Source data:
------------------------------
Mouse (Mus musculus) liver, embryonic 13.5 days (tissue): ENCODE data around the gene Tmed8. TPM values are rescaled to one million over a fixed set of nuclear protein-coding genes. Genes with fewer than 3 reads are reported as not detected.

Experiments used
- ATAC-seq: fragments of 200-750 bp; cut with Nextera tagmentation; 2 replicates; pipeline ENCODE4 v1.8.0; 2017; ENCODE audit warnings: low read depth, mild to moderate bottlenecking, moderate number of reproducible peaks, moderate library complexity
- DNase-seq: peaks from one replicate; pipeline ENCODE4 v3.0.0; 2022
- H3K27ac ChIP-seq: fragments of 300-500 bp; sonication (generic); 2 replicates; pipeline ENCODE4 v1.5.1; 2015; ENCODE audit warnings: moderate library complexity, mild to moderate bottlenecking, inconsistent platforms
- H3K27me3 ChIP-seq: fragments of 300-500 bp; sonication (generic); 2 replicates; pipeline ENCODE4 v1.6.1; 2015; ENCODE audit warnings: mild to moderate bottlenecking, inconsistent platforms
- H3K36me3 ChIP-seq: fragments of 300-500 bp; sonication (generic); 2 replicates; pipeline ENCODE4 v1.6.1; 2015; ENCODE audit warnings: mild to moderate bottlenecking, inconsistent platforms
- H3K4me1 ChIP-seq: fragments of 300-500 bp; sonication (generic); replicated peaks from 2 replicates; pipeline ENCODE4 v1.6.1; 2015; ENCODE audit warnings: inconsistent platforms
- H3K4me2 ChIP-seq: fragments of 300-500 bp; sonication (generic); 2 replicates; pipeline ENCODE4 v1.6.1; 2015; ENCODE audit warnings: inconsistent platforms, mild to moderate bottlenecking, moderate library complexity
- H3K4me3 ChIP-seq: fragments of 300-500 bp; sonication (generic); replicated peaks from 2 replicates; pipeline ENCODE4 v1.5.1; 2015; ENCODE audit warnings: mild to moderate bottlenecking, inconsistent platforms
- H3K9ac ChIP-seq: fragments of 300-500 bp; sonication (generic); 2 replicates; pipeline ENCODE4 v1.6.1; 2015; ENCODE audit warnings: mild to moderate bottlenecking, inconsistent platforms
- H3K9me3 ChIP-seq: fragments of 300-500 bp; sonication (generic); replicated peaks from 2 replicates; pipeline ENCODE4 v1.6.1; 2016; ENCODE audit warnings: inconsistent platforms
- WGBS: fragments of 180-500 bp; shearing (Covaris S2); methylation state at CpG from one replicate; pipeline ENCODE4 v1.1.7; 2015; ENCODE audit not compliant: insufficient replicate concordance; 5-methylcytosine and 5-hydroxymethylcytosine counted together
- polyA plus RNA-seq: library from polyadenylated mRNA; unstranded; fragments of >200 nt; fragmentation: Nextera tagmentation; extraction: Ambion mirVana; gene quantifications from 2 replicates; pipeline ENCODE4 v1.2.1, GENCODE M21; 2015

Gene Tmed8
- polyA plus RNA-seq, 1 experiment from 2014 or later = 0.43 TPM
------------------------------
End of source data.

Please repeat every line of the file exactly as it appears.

Mouse (Mus musculus) liver, embryonic 13.5 days (tissue): ENCODE data around the gene Tmed8. TPM values are rescaled to one million over a fixed set of nuclear protein-coding genes. Genes with fewer than 3 reads are reported as not detected.

Experiments used
- ATAC-seq: fragments of 200-750 bp; cut with Nextera tagmentation; 2 replicates; pipeline ENCODE4 v1.8.0; 2017; ENCODE audit warnings: low read depth, mild to moderate bottlenecking, moderate number of reproducible peaks, moderate library complexity
- DNase-seq: peaks from one replicate; pipeline ENCODE4 v3.0.0; 2022
- H3K27ac ChIP-seq: fragments of 300-500 bp; sonication (generic); 2 replicates; pipeline ENCODE4 v1.5.1; 2015; ENCODE audit warnings: moderate library complexity, mild to moderate bottlenecking, inconsistent platforms
- H3K27me3 ChIP-seq: fragments of 300-500 bp; sonication (generic); 2 replicates; pipeline ENCODE4 v1.6.1; 2015; ENCODE audit warnings: mild to moderate bottlenecking, inconsistent platforms
- H3K36me3 ChIP-seq: fragments of 300-500 bp; sonication (generic); 2 replicates; pipeline ENCODE4 v1.6.1; 2015; ENCODE audit warnings: mild to moderate bottlenecking, inconsistent platforms
- H3K4me1 ChIP-seq: fragments of 300-500 bp; sonication (generic); replicated peaks from 2 replicates; pipeline ENCODE4 v1.6.1; 2015; ENCODE audit warnings: inconsistent platforms
- H3K4me2 ChIP-seq: fragments of 300-500 bp; sonication (generic); 2 replicates; pipeline ENCODE4 v1.6.1; 2015; ENCODE audit warnings: inconsistent platforms, mild to moderate bottlenecking, moderate library complexity
- H3K4me3 ChIP-seq: fragments of 300-500 bp; sonication (generic); replicated peaks from 2 replicates; pipeline ENCODE4 v1.5.1; 2015; ENCODE audit warnings: mild to moderate bottlenecking, inconsistent platforms
- H3K9ac ChIP-seq: fragments of 300-500 bp; sonication (generic); 2 replicates; pipeline ENCODE4 v1.6.1; 2015; ENCODE audit warnings: mild to moderate bottlenecking, inconsistent platforms
- H3K9me3 ChIP-seq: fragments of 300-500 bp; sonication (generic); replicated peaks from 2 replicates; pipeline ENCODE4 v1.6.1; 2016; ENCODE audit warnings: inconsistent platforms
- WGBS: fragments of 180-500 bp; shearing (Covaris S2); methylation state at CpG from one replicate; pipeline ENCODE4 v1.1.7; 2015; ENCODE audit not compliant: insufficient replicate concordance; 5-methylcytosine and 5-hydroxymethylcytosine counted together
- polyA plus RNA-seq: library from polyadenylated mRNA; unstranded; fragments of >200 nt; fragmentation: Nextera tagmentation; extraction: Ambion mirVana; gene quantifications from 2 replicates; pipeline ENCODE4 v1.2.1, GENCODE M21; 2015

Gene Tmed8
- polyA plus RNA-seq, 1 experiment from 2014 or later = 0.43 TPM